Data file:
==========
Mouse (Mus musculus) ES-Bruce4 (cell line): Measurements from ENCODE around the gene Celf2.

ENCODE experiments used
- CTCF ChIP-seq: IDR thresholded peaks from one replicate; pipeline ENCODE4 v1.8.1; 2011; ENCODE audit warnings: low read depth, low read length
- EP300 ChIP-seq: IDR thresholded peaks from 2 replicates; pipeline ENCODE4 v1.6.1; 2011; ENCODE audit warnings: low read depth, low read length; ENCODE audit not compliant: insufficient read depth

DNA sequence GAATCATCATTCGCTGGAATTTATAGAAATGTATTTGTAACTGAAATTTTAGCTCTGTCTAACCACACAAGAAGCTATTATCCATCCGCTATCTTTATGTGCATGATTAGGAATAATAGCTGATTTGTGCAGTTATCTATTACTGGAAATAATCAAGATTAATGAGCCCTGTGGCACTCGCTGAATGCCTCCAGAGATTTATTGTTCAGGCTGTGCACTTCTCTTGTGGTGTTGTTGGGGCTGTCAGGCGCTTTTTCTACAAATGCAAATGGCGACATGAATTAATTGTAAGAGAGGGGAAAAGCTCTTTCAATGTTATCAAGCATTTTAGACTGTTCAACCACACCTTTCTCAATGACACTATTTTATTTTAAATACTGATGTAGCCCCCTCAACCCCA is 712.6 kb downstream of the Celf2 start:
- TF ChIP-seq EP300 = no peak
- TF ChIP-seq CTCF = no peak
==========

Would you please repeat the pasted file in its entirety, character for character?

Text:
Mouse (Mus musculus) ES-Bruce4 (cell line): Measurements from ENCODE around the gene Celf2.

ENCODE experiments used
- CTCF ChIP-seq: IDR thresholded peaks from one replicate; pipeline ENCODE4 v1.8.1; 2011; ENCODE audit warnings: low read depth, low read length
- EP300 ChIP-seq: IDR thresholded peaks from 2 replicates; pipeline ENCODE4 v1.6.1; 2011; ENCODE audit warnings: low read depth, low read length; ENCODE audit not compliant: insufficient read depth

DNA sequence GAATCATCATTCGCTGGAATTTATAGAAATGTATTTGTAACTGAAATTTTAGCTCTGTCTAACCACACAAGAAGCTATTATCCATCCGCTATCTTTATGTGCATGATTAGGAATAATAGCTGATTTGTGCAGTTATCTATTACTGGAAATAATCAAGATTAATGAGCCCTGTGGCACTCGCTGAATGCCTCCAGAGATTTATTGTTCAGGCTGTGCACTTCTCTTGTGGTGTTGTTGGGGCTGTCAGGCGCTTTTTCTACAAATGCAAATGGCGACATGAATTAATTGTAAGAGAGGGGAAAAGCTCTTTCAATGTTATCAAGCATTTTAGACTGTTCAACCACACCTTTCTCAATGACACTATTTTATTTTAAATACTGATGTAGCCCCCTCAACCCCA is 712.6 kb downstream of the Celf2 start:
- TF ChIP-seq EP300 = no peak
- TF ChIP-seq CTCF = no peak